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Grider v. Superintendent, Pendleton Correctional Facility

United States District Court, S.D. Indiana, Indianapolis Division

July 5, 2017

BOBBY GRIDER, Petitioner,
v.
SUPERINTENDENT, PENDLETON CORRECTIONAL FACILITY, Respondent.

          ENTRY DENYING PETITION FOR WRIT OF HABEAS CORPUS AND DIRECTING ENTRY OF FINAL JUDGMENT

          TANYA WALTON PRATT, JUDGE UNITED STATES DISTRICT COURT

         This matter is before the Court on a petition for writ of habeas corpus filed by Petitioner Bobby Grider (“Mr. Grider”), challenging a prison disciplinary proceeding identified as No. CIC 16-05-0262. Mr. Girder was found guilty of possession of altered property and suffered a 30 day loss of earned credit time. For the reasons explained in this Entry, Mr. Grider's habeas petition must be denied.

         Discussion

         A. Overview

         Prisoners in Indiana custody may not be deprived of good-time credits without due process. Cochran v. Buss, 1 F.3d 637');">381 F.3d 637, 639 (7th Cir. 2004). The due process requirement is satisfied with the issuance of advance written notice of the charges, a limited opportunity to present evidence to an impartial decision maker, a written statement articulating the reasons for the disciplinary action and the evidence justifying it, and “some evidence in the record” to support the finding of guilt. Superintendent, Mass. Corr. Inst. v. Hill, 472 U.S. 445, 454 (1985); Wolff v. McDonnell, 18 U.S. 539');">418 U.S. 539, 570-71 (1974); Piggie v. Cotton, 344 F.3d 674, 677 (7th Cir. 2003); Webb v. Anderson, 224 F.3d 649, 652 (7th Cir. 2000).

         B. The Disciplinary Proceeding

         On May 23, 2016, Officer Taylor Davis wrote a Report of Conduct that charged Mr. Grider with possession of altered property. The Conduct Report states:

On 5/23/16 at 11:20 p.m., I, Officer Taylor Davis was performing a shakedown in cell 15-3C. During the shakedown I found a handmade metal box with magnets attached to it that is used to hide contraband. When I [] who the box belonged to Grider, Bobby #108625 15A-3C claimed the item.

[Dkt. 9-1].

         On May 26, 2016, Mr. Grider was notified of the charge of possession of altered property when he was served with the Conduct Report and the Notice of Disciplinary Hearing. Mr. Grider was notified of his rights and pled not guilty. He requested a lay advocate and one was appointed. He did not request any witnesses. He requested physical evidence consisting of a photo. [Dkt. 9-5].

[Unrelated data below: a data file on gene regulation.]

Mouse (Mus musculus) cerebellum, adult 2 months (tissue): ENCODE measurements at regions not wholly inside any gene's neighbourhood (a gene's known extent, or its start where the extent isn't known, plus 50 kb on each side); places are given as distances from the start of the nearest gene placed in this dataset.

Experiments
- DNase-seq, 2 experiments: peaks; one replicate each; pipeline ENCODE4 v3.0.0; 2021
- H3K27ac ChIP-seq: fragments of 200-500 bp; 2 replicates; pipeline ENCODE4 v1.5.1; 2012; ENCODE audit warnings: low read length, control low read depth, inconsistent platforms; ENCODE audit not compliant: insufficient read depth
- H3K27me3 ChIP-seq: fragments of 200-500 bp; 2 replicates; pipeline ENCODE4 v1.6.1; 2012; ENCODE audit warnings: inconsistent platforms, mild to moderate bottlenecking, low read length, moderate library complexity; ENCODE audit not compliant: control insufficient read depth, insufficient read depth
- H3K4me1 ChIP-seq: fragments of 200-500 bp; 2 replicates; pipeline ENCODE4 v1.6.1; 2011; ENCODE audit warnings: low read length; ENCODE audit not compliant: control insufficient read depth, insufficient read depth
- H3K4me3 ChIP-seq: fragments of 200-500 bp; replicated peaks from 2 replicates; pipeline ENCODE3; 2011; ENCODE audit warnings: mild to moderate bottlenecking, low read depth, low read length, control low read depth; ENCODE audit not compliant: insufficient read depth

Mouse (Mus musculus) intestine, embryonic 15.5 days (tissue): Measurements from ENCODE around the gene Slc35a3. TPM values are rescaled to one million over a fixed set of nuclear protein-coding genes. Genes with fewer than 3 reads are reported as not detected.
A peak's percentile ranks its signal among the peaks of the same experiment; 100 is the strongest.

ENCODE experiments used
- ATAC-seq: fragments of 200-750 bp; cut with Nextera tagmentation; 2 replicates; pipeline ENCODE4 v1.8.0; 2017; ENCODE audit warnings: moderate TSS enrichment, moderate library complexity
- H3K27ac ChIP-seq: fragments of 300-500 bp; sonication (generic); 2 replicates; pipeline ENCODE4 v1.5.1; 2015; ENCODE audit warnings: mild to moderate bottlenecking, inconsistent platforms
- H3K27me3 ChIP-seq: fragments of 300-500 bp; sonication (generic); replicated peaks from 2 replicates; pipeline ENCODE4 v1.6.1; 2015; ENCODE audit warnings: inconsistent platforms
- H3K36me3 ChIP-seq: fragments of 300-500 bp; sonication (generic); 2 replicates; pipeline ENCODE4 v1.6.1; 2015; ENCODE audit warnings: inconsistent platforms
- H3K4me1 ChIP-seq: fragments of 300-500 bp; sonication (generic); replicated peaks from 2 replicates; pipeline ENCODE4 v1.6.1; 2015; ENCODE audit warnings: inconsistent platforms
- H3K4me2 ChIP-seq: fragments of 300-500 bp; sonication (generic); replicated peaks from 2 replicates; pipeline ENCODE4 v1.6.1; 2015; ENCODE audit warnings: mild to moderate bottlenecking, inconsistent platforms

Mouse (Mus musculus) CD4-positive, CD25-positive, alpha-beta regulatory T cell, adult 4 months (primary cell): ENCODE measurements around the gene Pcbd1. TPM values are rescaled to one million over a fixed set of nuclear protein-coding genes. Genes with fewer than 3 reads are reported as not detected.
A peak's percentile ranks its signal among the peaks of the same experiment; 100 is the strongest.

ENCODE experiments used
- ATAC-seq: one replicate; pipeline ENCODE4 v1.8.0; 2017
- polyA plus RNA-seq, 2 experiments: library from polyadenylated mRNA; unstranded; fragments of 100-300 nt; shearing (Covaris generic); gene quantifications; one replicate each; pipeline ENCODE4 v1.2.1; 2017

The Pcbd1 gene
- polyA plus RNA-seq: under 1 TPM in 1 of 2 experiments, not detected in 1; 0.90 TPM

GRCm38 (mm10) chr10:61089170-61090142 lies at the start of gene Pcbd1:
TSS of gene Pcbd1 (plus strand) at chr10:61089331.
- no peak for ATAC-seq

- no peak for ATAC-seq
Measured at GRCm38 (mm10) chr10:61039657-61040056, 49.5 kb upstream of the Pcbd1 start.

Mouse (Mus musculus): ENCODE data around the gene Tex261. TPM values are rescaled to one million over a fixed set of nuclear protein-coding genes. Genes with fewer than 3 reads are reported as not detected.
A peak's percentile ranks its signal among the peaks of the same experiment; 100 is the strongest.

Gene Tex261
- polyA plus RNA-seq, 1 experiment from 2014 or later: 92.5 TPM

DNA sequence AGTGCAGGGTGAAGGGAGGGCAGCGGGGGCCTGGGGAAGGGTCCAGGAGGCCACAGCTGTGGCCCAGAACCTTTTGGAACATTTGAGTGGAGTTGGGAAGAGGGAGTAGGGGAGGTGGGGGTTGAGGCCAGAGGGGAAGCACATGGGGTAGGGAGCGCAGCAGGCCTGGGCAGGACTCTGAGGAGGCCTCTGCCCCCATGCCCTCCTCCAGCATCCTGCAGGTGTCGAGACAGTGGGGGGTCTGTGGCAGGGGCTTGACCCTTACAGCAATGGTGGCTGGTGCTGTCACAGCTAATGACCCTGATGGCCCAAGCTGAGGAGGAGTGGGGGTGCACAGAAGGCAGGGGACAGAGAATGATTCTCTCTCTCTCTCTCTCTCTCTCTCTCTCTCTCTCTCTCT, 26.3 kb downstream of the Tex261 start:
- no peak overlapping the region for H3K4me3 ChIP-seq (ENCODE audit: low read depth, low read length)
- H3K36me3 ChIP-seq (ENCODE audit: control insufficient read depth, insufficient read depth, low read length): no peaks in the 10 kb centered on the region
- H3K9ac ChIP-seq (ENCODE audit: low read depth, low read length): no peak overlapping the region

The hearing officer conducted a disciplinary hearing in No. CIC 16-05-0262 on June 2, 2016. Mr. Grider pled guilty at the hearing. [Dkt. 9-7]. The hearing officer considered the staff reports, offender's statement, and photo, as well as Mr. Grider's guilty plea. Upon consideration of the evidence, the hearing officer found Mr. Grider guilty of possession of altered property. He recommended the following sanctions that were approved: written reprimand, 30 day revocation of phone and commissary privileges, $5.00 in restitution, and 30 days loss of earned credit time. [Dkt. 9-7]. Mr. Grider filed administrative appeals, which were denied [Dkts. 9-9, 9-10]. This habeas action followed.

         C. Analysis

         Mr. Grider brings a petition for habeas relief on the grounds that he was denied an impartial hearing officer. He argues the hearing officer was not impartial because the same officer handled the screening process and conducted the disciplinary hearing. [Dkt. 1, p. 4]. “An inmate facing disciplinary charges has the right to an impartial decisionmaker.” Wolff, 418 U.S. at 571. Due process forbids officials who are directly or substantially involved in the factual events underlying the disciplinary charges, or the investigation of those events, from serving on the board hearing the charge. Piggie v. Cotton, 342 F .3d 660, 667 (7th Cir. 2003) (citing Whitford v. Boglino, 63 F.3d 527, 534 (7th Cir. 1995)). Nevertheless, adjudicators are entitled to a presumption of honesty and integrity. Id. (citing Withrow v. Larkin, 1 U.S. 35');">421 U.S. 35, 47 (1975)). The constitutional standard for impermissible bias is high. Id. (citing Aetna Life Ins. Co. v. Lavoie, 13');">475 U.S. 813, 821 (1986)). This presumption can be overcome with “clear evidence to the contrary.” United States v. Armstrong, 17 U.S. 456');">517 U.S. 456, 464 (1996). Mr. Grider has not met this burden. In particular, he has not shown that the hearing officer was personally or substantially involved ...


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